By Aimee Cope and Sonja Begemann
Effective nutrient management means saving money and the environment, a win-win
The first thing on Maryland farmer Keith Leaverton’s mind most mornings is protecting his soil, the lifeblood of his farm. One long hour to Washington, D.C., and only 20 minutes to the Chesapeake Bay, Leaverton knows the importance of not only protecting his soil but protecting the Bay, too.
Farming near the Chesapeake Bay brings unique regulations for the 87,000 farm operations and 8.5 million acres of cropland that comprise nearly one-quarter of the Chesapeake Bay watershed. Ag is responsible for 42% of the nitrogen (N), 58% of the phosphorus (P) and 58% of the sediment entering the Bay, according to the Chesapeake Bay Program, a government-funded consortium focused on reducing pollution. That’s the largest source of pollution, which is why farmers are so heavily regulated.
Farm Journal Field Agronomist Ken Ferrie says farmers across the nation should pay attention—what affects farmers near the Chesapeake Bay will soon affect them.
“If you think nutrient runoff isn’t your problem, or it’ll never come to being regulated in your area, think again,” Ferrie says. “This issue is spreading rapidly across the country.”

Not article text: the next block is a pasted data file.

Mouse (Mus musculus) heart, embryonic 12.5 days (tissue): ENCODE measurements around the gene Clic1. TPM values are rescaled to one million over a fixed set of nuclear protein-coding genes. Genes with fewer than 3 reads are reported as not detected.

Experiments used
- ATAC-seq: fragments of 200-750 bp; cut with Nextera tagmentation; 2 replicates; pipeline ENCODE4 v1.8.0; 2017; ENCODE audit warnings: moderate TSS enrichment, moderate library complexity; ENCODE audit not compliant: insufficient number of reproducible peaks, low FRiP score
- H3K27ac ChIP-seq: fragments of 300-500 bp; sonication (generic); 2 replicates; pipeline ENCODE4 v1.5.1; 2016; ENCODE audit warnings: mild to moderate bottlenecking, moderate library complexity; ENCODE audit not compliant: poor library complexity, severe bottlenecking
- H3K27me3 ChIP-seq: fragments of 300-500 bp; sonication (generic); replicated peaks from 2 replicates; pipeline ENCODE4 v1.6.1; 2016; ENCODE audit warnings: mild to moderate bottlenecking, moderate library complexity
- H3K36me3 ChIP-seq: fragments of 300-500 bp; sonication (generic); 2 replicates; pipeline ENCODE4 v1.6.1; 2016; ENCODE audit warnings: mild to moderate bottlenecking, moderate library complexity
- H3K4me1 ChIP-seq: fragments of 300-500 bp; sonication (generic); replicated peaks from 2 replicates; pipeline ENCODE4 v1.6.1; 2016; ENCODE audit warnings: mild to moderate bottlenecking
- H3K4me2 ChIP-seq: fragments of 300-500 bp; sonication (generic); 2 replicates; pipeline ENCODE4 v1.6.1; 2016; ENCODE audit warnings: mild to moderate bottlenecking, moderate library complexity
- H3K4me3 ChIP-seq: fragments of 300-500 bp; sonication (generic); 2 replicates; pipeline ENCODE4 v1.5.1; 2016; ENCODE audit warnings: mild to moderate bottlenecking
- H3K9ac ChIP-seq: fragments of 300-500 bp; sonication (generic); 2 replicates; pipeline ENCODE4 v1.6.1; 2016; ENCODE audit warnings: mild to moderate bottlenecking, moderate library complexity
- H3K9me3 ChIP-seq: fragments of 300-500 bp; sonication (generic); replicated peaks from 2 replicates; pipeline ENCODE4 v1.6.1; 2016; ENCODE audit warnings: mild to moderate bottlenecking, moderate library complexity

Controlling runoff makes business sense, too. If you’re losing nitrates every year, it’s not just hurting the environment, it’s hurting your checkbook, says Sean McMahon, executive director of the Iowa Ag Water Alliance (IAWA), which is dealing with similar runoff issues. “Harness economic drivers for conservation, such as improved nutrient management, practices that improve soil health and investing in the right acres,” he says.
The Maryland Water Quality Improvement Act requires farmers to submit annual nutrient-management plans. This applies to anyone with gross farm income of more than $2,500 or who owns more than eight head of livestock. The act details how and when farmers can apply nutrients. Compliant farmers can qualify for government, cover crop and manure programs.
For the plans, projected yields are calculated by taking the average of the best seven of the past 10 years, based on Farm Service Agency or crop insurance data. The Maryland Department of Agriculture uses this average to allot a certain amount of N for each field. This is based on 1 lb. of N per bushel, with a maximum of 250 lb. of N per field. Also, N can be applied only after March 1. The allotment doesn’t include fall applications, which are only allowed in certain cases.